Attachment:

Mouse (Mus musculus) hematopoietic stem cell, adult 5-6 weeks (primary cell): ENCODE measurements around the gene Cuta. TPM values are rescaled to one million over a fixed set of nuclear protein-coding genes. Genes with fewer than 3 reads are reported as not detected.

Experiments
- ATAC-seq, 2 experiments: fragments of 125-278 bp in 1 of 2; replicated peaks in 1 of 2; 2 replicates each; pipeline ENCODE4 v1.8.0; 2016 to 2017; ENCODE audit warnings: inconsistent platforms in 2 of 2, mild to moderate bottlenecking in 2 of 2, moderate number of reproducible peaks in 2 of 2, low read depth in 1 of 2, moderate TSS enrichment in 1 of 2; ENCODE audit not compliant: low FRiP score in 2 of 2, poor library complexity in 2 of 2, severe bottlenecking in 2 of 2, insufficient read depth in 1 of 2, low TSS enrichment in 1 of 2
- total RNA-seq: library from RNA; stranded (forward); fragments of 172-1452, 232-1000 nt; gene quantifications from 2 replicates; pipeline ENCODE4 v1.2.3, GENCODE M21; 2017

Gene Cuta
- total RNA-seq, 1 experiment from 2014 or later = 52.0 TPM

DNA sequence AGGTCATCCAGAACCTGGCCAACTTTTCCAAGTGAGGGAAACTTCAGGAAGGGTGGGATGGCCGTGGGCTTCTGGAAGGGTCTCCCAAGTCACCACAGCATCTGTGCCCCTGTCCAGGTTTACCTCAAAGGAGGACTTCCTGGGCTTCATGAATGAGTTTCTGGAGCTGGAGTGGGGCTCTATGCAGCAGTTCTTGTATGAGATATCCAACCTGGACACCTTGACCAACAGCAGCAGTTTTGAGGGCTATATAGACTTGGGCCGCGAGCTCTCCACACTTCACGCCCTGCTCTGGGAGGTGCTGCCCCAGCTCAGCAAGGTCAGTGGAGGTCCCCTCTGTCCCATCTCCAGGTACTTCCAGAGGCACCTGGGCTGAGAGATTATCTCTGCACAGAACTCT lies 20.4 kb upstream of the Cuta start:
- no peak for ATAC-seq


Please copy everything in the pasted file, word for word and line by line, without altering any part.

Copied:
Mouse (Mus musculus) hematopoietic stem cell, adult 5-6 weeks (primary cell): ENCODE measurements around the gene Cuta. TPM values are rescaled to one million over a fixed set of nuclear protein-coding genes. Genes with fewer than 3 reads are reported as not detected.

Experiments
- ATAC-seq, 2 experiments: fragments of 125-278 bp in 1 of 2; replicated peaks in 1 of 2; 2 replicates each; pipeline ENCODE4 v1.8.0; 2016 to 2017; ENCODE audit warnings: inconsistent platforms in 2 of 2, mild to moderate bottlenecking in 2 of 2, moderate number of reproducible peaks in 2 of 2, low read depth in 1 of 2, moderate TSS enrichment in 1 of 2; ENCODE audit not compliant: low FRiP score in 2 of 2, poor library complexity in 2 of 2, severe bottlenecking in 2 of 2, insufficient read depth in 1 of 2, low TSS enrichment in 1 of 2
- total RNA-seq: library from RNA; stranded (forward); fragments of 172-1452, 232-1000 nt; gene quantifications from 2 replicates; pipeline ENCODE4 v1.2.3, GENCODE M21; 2017

Gene Cuta
- total RNA-seq, 1 experiment from 2014 or later = 52.0 TPM

DNA sequence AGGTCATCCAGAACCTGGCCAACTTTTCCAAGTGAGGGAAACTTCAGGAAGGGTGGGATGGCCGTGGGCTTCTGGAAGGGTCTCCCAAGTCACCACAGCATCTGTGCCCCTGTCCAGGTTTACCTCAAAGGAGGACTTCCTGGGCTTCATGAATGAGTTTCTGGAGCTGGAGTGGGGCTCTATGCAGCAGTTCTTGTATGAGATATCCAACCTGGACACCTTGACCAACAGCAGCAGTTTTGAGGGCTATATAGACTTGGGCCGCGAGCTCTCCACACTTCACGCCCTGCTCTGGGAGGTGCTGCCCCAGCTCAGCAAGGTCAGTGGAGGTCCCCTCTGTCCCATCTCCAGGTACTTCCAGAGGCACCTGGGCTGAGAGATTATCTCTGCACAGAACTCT lies 20.4 kb upstream of the Cuta start:
- no peak for ATAC-seq